A Day, A Life
I awake to grief. Amorphia, still so heavy.
Tiredness crouches over my eyelids, dark elbows
dig into my chest. The light jars. In sickness,
I wish upon dead stars. Meld into a sleeping world.
I catch a train to faux-joyous confinement,
dead weight moving through another station. Pity,
pity. Everyday’s a party if you wish hard enough.
I smile, but not enough. Death by dull-blade jokes.
I make enough money to deprive myself.
The middle-class dream is alive but not well. Ennui
and enervation intertwine, vipers around my fingers.
Writing is joyless. What a shame for none but me.
I rarely find my way back home. Concrete rage waits
behind my flat’s door. At least there’s a bed. Soft.
I turn off the lights and stare at the dark. I know
what comes in the morning. And yet, I sleep. Until –
growing forbidden fruit
our primary source of nourishment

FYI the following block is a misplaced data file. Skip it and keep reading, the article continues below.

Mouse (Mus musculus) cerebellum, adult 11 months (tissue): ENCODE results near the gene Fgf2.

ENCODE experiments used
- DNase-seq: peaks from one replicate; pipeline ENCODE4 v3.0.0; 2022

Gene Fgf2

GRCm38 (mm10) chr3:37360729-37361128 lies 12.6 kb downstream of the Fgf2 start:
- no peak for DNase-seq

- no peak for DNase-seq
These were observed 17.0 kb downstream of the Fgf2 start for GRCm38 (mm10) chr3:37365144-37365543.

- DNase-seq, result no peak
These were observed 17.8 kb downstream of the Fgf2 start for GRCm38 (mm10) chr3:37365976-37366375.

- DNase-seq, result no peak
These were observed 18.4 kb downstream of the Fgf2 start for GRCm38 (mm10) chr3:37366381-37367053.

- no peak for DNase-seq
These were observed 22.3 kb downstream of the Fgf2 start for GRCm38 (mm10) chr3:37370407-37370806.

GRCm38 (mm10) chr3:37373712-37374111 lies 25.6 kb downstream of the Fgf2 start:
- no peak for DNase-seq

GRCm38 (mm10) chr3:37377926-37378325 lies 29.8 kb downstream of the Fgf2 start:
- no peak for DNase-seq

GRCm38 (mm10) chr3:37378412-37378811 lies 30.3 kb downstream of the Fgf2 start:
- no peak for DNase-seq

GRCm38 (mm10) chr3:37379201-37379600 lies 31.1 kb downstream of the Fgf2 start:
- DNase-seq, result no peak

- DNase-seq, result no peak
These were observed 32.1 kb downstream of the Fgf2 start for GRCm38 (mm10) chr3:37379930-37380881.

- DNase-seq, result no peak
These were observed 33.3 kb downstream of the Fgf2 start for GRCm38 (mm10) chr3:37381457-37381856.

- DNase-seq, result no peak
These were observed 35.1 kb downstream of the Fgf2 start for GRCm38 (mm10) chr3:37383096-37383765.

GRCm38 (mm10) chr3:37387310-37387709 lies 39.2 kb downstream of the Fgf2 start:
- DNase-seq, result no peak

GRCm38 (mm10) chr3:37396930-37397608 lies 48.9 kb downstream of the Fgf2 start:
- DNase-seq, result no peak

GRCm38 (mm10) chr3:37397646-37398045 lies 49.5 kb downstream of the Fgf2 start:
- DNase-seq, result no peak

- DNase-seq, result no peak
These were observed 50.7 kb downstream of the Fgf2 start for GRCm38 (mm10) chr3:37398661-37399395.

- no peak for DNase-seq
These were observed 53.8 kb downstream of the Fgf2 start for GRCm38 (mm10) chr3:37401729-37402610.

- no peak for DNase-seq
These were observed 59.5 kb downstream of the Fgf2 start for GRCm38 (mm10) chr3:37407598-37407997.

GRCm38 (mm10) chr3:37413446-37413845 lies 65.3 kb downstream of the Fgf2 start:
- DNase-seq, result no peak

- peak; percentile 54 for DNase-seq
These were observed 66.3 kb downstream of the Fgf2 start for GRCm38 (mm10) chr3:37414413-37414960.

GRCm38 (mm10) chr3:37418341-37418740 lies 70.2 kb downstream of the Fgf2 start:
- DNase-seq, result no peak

is the seed of an idea. we sprout
leguminous from the soil, carrying
knowledge ground into us, eroding
rockfaced methuselah. irrigated
by human mythos, we entwine with ancient grass.
we grow into the harvest,
wisdom threshed from naivety.
sunbake the grains resilient from takshashila.
feed on utterances unadulterated
by conceit at the spout, free of clotted blood.
take in the aroma of daily bread. defy lethargy.
savour this feast of thought.
sate your throat with amrit.
take your time with adam’s fruit.
eat. fill yourself.
when we are sown again, we will deliver truth to our children.
Prem Sylvester is a writer from India who turns into words the ideas he catches a whiff of from time to time. Sometimes people read these words. His work has appeared in Memoir Mixtapes, Rising Phoenix Review, Anti-Heroin Chic, Rigorous, and Nightingale & Sparrow among others.